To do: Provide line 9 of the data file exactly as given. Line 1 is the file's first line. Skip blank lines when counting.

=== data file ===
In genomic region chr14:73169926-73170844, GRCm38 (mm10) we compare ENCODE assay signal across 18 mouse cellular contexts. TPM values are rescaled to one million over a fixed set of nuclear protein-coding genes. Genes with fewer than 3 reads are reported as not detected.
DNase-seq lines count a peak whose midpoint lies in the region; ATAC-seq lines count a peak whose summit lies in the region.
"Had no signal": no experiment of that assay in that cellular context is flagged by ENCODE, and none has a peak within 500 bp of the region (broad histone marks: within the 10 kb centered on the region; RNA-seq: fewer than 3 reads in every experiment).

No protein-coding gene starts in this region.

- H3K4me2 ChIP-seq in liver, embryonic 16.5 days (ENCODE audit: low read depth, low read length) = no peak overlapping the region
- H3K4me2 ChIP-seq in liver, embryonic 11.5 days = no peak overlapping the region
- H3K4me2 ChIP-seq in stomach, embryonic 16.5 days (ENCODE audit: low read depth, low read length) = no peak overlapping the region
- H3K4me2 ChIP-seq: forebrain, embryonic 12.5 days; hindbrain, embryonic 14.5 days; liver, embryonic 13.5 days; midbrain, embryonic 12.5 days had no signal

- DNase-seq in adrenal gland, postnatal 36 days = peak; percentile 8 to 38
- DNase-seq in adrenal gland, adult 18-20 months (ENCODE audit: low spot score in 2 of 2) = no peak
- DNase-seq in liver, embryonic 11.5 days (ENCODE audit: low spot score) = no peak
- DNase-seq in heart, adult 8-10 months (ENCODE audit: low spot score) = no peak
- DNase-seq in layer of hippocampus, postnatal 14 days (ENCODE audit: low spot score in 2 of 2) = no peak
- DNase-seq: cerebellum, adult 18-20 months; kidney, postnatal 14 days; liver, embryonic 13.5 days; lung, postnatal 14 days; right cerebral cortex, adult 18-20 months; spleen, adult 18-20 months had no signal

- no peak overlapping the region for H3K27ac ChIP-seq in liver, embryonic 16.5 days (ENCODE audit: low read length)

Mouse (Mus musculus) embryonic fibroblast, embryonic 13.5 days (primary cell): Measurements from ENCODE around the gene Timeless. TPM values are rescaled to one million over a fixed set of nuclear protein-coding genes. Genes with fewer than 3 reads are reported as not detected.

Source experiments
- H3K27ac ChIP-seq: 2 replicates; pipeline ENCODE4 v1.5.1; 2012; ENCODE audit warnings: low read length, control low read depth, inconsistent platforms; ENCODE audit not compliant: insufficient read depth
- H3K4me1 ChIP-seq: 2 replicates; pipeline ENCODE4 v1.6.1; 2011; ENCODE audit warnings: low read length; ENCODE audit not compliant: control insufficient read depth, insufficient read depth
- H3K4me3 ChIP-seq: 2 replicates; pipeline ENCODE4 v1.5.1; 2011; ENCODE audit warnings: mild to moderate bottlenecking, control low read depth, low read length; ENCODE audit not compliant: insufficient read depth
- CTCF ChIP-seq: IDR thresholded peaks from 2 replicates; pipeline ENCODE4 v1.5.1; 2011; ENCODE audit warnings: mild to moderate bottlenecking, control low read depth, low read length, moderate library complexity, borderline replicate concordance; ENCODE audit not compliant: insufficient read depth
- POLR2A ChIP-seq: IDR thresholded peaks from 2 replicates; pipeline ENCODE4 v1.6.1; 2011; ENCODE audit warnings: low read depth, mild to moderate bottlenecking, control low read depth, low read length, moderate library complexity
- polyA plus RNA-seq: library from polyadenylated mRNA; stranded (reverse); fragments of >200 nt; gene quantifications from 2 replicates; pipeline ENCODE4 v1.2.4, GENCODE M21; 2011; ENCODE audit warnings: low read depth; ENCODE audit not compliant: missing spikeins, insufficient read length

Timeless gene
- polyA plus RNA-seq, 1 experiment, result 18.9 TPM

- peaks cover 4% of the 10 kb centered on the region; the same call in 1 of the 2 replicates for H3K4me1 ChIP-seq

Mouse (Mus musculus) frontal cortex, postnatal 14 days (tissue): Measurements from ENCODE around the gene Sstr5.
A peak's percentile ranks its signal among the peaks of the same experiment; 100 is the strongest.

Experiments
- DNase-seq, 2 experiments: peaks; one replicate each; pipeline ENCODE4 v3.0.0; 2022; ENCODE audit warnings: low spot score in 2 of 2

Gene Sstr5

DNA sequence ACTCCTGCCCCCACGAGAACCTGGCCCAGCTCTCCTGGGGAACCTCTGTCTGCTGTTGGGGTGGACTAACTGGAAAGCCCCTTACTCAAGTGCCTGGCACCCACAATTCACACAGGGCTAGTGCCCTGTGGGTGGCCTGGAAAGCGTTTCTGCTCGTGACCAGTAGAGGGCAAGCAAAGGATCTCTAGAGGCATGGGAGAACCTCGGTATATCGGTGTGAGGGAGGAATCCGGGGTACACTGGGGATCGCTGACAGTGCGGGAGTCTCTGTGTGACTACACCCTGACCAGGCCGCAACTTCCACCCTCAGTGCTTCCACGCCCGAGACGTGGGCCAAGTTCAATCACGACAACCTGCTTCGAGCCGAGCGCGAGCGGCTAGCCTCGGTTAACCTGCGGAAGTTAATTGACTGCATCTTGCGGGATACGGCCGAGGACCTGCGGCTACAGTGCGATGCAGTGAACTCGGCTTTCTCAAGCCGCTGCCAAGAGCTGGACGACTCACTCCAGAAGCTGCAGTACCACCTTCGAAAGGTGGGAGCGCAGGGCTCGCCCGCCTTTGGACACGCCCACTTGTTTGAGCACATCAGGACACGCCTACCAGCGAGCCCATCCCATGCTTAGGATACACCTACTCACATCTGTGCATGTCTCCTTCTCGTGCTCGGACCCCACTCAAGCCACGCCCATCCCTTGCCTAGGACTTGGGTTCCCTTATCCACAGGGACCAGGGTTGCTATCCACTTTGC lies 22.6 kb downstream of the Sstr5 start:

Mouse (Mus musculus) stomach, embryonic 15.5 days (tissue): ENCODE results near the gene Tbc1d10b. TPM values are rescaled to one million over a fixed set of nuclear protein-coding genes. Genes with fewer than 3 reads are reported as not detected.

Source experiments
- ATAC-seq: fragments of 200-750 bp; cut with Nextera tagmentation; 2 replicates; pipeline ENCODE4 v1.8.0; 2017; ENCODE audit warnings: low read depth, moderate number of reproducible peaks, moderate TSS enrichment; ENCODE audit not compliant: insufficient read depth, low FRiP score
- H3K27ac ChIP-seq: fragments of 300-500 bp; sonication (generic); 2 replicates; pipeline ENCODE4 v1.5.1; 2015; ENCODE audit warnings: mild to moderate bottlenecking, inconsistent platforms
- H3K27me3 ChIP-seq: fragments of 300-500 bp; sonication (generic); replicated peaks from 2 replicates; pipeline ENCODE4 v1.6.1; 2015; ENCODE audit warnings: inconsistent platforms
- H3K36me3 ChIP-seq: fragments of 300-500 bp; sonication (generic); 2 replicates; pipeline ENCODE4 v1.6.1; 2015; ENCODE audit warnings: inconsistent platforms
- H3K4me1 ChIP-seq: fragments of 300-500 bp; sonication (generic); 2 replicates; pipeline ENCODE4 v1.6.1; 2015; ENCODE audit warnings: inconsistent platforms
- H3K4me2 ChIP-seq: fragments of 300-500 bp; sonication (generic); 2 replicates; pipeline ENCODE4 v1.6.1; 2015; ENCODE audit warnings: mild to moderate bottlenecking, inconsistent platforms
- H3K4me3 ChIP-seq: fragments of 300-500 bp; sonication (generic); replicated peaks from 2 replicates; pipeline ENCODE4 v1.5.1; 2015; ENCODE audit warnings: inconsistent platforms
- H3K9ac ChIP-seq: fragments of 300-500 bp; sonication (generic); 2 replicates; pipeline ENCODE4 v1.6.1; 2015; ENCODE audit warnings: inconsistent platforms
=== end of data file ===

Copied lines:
- DNase-seq in adrenal gland, postnatal 36 days = peak; percentile 8 to 38